Huzzah! The Eurozone returned to positive GDP growth in the third quarter, as the below chart courtesy of JP Morgan shows:
Eurozone GDP rose by 0.4 per cent in quarter-on-quarter, after five consecutive quarters of declines. Economists had expected a 0.5 per cent rise.
And accordingly, here is JP Morgan economist David Mackie looking suitably unimpressed:
The third quarter GDP data suggest that the region has exited recession, but the move was hardly a decisive one. Despite a 12%ar gain in industrial production across the region, GDP managed to increase by only 1.5%ar. Clearly, there was a lot of weakness in construction and services. These data will reinforce the perceptions of the consensus: that the upswing will be lackluster and bumpy. And, they present a major challenge to our more upbeat forecast of growth over the coming year. Indeed, if GDP can only increase by 1.5%ar when IP grows at a double digit pace, the largest gain since 1984, one can only worry about the future.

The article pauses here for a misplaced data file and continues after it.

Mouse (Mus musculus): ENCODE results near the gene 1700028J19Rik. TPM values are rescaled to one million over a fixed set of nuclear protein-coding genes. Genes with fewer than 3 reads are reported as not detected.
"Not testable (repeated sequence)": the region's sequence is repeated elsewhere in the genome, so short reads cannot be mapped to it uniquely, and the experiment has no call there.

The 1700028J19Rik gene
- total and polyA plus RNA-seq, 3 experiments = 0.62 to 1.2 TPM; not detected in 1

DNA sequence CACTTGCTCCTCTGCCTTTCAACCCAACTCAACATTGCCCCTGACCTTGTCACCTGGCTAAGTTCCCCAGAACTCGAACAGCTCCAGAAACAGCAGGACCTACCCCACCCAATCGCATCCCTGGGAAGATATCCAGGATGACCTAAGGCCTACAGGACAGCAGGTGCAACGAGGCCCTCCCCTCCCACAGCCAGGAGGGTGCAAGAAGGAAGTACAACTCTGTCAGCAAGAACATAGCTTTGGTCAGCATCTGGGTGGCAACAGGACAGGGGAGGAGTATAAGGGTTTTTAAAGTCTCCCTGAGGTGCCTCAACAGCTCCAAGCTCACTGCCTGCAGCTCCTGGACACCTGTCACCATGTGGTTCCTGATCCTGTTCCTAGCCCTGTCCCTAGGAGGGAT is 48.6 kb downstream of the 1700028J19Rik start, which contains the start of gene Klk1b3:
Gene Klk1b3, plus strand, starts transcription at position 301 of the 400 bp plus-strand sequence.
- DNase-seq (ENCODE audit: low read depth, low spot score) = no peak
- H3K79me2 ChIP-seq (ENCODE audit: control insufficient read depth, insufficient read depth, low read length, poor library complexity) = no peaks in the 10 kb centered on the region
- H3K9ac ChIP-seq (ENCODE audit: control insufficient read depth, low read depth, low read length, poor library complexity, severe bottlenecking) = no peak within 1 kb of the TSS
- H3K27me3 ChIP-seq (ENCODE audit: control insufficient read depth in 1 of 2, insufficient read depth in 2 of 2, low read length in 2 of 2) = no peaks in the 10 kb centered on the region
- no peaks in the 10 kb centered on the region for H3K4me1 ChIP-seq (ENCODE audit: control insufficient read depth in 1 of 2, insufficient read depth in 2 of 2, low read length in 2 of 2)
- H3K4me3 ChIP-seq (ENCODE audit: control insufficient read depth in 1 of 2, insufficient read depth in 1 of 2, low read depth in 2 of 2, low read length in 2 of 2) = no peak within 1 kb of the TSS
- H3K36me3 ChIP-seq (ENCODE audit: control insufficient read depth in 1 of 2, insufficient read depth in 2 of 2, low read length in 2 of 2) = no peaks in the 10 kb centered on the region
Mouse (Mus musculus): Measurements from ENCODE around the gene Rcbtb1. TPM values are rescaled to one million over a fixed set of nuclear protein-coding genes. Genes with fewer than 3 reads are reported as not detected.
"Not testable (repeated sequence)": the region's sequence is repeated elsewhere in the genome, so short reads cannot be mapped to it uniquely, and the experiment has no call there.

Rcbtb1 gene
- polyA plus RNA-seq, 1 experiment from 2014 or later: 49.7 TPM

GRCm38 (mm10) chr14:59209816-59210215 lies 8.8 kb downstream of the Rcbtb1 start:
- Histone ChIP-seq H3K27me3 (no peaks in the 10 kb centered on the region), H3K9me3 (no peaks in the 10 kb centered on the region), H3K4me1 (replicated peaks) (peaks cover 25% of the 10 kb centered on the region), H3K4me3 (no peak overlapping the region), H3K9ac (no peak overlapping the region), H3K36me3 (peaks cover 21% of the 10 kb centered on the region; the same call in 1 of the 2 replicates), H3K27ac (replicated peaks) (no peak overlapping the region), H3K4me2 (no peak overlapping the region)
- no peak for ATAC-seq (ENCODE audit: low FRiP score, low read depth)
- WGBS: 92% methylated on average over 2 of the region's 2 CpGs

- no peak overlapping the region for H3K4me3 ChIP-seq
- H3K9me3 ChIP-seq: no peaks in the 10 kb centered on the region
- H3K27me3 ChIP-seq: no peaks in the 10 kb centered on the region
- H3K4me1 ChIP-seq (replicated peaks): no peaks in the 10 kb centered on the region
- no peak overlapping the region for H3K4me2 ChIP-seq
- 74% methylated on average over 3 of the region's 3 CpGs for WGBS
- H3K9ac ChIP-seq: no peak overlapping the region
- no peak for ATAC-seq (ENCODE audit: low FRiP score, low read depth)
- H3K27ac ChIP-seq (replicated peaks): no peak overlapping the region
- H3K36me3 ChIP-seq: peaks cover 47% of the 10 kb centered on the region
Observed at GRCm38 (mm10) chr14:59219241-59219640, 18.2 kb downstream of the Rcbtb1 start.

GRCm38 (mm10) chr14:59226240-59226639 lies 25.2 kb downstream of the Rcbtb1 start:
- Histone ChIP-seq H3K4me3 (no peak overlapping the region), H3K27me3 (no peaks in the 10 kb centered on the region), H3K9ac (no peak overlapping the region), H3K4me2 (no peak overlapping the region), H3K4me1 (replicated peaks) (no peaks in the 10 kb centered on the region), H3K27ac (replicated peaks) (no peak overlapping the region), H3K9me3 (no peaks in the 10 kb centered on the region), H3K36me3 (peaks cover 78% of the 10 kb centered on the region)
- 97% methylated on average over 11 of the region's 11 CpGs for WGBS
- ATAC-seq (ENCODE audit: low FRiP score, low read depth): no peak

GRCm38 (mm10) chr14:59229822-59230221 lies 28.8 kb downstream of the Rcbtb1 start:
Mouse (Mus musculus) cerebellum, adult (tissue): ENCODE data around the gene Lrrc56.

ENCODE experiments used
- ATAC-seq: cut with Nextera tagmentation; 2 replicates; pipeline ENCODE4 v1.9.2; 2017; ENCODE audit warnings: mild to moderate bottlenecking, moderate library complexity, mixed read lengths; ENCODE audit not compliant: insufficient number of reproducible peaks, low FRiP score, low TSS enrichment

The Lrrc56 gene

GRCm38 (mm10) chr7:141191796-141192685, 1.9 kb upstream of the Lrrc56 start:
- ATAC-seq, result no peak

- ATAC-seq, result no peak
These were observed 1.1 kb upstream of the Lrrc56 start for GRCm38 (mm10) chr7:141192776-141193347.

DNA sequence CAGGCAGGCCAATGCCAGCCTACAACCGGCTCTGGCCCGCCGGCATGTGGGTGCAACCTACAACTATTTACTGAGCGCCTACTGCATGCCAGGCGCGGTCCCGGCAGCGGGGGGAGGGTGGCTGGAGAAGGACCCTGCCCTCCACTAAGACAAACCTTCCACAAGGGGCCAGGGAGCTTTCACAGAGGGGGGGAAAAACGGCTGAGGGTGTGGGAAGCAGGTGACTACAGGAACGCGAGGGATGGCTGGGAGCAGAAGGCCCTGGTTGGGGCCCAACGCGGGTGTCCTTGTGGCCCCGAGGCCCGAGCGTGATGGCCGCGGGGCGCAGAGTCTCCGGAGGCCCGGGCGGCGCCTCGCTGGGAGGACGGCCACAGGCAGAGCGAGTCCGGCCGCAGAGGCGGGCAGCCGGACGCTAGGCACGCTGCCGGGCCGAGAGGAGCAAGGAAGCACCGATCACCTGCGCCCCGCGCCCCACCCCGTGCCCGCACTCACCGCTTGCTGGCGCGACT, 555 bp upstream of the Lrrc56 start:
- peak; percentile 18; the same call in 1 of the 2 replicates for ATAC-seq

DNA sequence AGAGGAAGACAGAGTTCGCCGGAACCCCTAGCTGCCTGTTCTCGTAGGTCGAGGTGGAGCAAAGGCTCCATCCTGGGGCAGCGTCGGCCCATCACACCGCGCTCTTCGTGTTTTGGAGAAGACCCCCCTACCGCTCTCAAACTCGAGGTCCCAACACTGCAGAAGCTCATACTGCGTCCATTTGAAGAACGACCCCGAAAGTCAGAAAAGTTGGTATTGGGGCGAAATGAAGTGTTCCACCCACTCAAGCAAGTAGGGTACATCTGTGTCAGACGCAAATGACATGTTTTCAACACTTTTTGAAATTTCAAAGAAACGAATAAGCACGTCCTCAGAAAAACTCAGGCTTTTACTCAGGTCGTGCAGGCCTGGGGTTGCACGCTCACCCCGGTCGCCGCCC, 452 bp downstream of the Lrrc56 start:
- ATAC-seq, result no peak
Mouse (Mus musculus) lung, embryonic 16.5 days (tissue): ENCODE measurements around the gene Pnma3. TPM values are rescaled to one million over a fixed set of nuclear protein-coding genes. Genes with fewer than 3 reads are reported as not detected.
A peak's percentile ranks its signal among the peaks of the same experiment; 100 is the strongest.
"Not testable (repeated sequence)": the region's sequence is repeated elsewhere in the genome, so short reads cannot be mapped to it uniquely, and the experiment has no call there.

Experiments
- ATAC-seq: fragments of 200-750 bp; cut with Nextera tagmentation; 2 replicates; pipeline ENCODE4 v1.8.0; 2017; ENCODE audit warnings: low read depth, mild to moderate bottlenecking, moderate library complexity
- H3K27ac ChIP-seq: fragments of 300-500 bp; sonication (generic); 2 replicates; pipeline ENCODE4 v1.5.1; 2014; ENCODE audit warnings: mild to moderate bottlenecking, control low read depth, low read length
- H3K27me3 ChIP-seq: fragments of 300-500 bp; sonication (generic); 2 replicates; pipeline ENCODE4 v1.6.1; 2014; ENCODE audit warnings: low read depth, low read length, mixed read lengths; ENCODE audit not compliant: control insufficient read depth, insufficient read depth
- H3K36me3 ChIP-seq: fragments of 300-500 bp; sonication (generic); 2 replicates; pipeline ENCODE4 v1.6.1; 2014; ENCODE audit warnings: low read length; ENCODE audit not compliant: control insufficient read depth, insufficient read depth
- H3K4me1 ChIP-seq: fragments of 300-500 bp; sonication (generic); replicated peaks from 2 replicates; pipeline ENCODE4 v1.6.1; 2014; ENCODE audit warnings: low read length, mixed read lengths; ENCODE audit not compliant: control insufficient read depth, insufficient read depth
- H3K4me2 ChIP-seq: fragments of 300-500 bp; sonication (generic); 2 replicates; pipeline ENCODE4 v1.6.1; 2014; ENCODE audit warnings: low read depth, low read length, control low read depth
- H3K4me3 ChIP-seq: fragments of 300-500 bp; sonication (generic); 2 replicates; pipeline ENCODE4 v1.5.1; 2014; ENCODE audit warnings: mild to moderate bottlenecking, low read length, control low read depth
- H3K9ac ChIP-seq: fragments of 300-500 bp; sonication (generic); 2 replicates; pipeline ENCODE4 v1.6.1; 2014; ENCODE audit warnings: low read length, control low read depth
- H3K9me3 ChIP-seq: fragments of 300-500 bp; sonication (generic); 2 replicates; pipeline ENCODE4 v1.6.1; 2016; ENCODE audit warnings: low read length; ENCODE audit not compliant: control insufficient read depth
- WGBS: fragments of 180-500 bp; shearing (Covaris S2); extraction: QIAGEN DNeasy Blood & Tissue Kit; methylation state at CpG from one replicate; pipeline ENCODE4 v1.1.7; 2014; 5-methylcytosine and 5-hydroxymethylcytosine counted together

The GDP rise, incidentally, means that Greece, Spain and possibly Ireland are the only major Eurozone countries still in recession.
Eurozone escapes recession after five quarters – FT